Sinterklaas and Zwarte Piet, is it racist?

Lately there has been a lot of fuss about the Dutch holiday Sinterklaas, because of the fact that  Sinterklaas’ assistants (Zwarte Pieten) are all black. Therefore, more and more people want to ban Zwarte Piet. What do international students know about Sinterklaas, and do they think it’s a racist tradition? We showed them a picture of Sinterklaas and Zwarte Piet and asked them.

Marios Touvanas, European Masters in Law & Economics from Cyprus

“That’s Saint Nicholas, right? If I remember correctly, you celebrate this holiday at December 6th. At least, that’s what we do in Cyprus. Saint Nicholas day isn’t a major holiday in my country, but it is an Orthodox Christian tradition that there is a celebration day for each name, and Nicholas is celebrated on December 6th. Presents are not part of this tradition.”

“The Cypriot holiday that comes closest to this ‘Sinterklaas’ of yours, is the feast of Saint Basil on the first of January. On that day, a man who looks quite similar to Santa Claus brings gifts to the children, and we also eat cake and reward the kid that finds a hidden coin.”

“It’s interesting to hear that some think your festivity is racist. Are the assistants always black? If so, I can imagine that there are Dutch people who feel that way. Especially because Saint Nicholas, the ‘boss’, is always white and has black helpers. It reminds me of the Dutch colonies and the slaves they got from Africa to do their work. Maybe it’s a good idea to make some changes. Because of the tradition it would be kind of stupid to make Saint Nicholas a black person, but it would be good if some of his assistants were also white.”


Sarvesh Singh, Master Business Administration (MBA) from India

“Yes I recognize the people in the picture, it is about the Dutch holiday Sinterklaas, isn’t it? The man looks a bit like Santa Claus, and I heard that, according to the Dutch tradition, he also puts presents in the chimney. I think it’s a nice festivity, just like the Hindu holiday Holi, when we throw around colored dust and give each other presents.”

“You tell me some Dutch people think that Sinterklaas is a racist tradition? I don’t think I agree with them. I heard the helpers are black because of the soot in the chimney. But even if they are supposed to be black Africans, I don’t think the intention of the holiday is about slavery or something like that. It’s just meant as a nice festivity for the youth and has nothing to do with discrimination.”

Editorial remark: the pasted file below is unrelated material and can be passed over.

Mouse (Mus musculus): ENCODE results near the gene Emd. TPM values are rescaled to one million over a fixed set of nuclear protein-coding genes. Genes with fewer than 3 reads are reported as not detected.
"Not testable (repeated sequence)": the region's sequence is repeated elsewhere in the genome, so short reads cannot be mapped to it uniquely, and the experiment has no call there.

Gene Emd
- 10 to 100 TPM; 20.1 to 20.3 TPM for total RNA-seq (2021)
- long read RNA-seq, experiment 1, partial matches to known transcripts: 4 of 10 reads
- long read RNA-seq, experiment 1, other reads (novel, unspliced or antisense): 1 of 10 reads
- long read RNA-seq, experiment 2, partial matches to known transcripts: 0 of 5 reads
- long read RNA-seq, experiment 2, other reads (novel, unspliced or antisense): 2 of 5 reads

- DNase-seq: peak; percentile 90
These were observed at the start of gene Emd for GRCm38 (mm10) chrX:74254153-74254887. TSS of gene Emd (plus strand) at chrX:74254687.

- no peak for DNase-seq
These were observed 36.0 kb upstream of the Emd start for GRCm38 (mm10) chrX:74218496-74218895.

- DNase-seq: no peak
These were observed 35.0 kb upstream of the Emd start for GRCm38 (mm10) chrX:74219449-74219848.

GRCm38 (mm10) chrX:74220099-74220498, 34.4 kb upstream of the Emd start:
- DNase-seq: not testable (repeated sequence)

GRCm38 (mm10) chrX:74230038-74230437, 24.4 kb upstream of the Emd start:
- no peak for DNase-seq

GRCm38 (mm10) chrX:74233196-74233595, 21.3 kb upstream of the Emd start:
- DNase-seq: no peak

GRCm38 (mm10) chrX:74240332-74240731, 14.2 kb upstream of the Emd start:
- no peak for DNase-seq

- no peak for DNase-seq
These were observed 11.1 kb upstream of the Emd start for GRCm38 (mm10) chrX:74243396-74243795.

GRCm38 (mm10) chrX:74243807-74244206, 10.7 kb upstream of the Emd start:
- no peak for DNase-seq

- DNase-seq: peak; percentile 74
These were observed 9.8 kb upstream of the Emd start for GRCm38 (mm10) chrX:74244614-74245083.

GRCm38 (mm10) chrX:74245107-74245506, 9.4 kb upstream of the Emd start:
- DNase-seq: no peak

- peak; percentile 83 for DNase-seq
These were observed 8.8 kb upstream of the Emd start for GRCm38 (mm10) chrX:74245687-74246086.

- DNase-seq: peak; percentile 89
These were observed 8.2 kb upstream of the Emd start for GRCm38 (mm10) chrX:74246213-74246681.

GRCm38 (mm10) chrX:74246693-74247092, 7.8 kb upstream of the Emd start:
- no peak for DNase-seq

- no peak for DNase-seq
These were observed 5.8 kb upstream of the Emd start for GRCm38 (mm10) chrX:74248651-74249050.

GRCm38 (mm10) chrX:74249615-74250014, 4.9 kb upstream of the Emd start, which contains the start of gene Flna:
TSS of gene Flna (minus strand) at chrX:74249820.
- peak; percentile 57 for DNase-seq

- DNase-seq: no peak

Kakanang Tosanguan from Thailand and Yun Liu from China, both master students Health Economics, Policy & Law (HEPL)

Kakanang: “Hmmm, I have no idea who these people are and what they are doing. The man with the beard and the red dress looks a bit like the pope! Does it have anything to do with Catholicism?

I didn’t know that this was a Dutch holiday, so I have never heard that black people in the Netherlands criticize this tradition. To be honest, I didn’t even know that Holland has a lot of inhabitants with origins in Suriname and the Antilles. But I think they have a point, I understand why they would associate this with racism. The white man with black assistants can have the effect of a flashback to the colonial period, and of course they don’t like to be reminded to that.”

Yun: “Are they going to a costume party? They look quite funny. We have no such holidays in China, but it reminds me of the Christmas culture that I know from the United States. In Chinese culture, adults give children money at the lunar new year, but besides that, we don’t have a lot of holidays with presents involved.”

“Now that I look at this picture of Sinterklaas more closely, it is indeed pretty strange that all of his helpers are black. Maybe it would be better if some of them would be white or if Sinterklaas himself would be black!” MvS